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6.2.2. ABBREVIATED DOMAIN SPECIFICATION Connected: An Internet Encyclopedia
6.2.2. ABBREVIATED DOMAIN SPECIFICATION

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6.2.2. ABBREVIATED DOMAIN SPECIFICATION

6.2.2. ABBREVIATED DOMAIN SPECIFICATION

Since any number of levels is possible within the domain hierarchy, specification of a fully qualified address can become inconvenient. This standard permits abbreviated domain specification, in a special case:

    For the address of the sender, call the left-most sub-domain Level N. In a header address, if all of the sub-domains above (i.e., to the right of) Level N are the same as those of the sender, then they do not have to appear in the specification. Otherwise, the address must be fully qualified.

    This feature is subject to approval by local sub-domains. Individual sub-domains may require their member systems, which originate mail, to provide full domain specification only. When permitted, abbreviations may be present only while the message stays within the sub-domain of the sender.

    Use of this mechanism requires the sender's sub-domain to reserve the names of all top-level domains, so that full specifications can be distinguished from abbreviated specifications.

For example, if a sender's address is:

                 sender@registry-A.registry-1.organization-X

and one recipient's address is:

                recipient@registry-B.registry-1.organization-X

and another's is:

                recipient@registry-C.registry-2.organization-X

then ".registry-1.organization-X" need not be specified in the the message, but "registry-C.registry-2" DOES have to be specified. That is, the first two addresses may be abbreviated, but the third address must be fully specified.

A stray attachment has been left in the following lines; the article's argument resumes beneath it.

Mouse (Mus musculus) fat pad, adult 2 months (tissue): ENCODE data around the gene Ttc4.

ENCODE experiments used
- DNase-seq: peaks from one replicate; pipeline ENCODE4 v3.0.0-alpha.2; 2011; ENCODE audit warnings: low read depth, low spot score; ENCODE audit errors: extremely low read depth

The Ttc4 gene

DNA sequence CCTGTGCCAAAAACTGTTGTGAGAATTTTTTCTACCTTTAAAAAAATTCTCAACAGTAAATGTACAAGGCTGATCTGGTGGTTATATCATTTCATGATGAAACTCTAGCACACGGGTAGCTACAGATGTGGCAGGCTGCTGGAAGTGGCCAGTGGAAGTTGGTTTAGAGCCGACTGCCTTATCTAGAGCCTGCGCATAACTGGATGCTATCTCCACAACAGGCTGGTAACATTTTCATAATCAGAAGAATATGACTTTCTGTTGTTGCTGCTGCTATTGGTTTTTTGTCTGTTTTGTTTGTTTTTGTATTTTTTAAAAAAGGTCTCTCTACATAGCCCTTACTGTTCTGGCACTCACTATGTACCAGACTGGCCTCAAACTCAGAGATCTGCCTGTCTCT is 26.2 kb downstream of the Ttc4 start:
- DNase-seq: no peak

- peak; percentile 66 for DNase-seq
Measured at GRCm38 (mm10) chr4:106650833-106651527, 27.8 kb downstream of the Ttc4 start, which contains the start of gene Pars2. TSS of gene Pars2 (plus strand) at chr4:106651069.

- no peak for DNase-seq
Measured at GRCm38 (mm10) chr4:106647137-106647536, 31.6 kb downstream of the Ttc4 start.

When a message crosses a domain boundary, all addresses must be specified in the full format, ending with the top-level name-domain in the right-most field. It is the responsibility of mail forwarding services to ensure that addresses conform with this requirement. In the case of abbreviated addresses, the relaying service must make the necessary expansions. It should be noted that it often is difficult for such a service to locate all occurrences of address abbreviations. For example, it will not be possible to find such abbreviations within the body of the message. The "Return-Path" field can aid recipients in recovering from these errors.

    Note: When passing any portion of an addr-spec onto a process which does not interpret data according to this standard (e.g., mail protocol servers). There must be NO LWSP-chars preceding or following the at-sign or any delimiting period ("."), such as shown in the above examples, and only ONE SPACE between contiguous <word>s.


Next: 6.2.3. DOMAIN TERMS

Connected: An Internet Encyclopedia
6.2.2. ABBREVIATED DOMAIN SPECIFICATION

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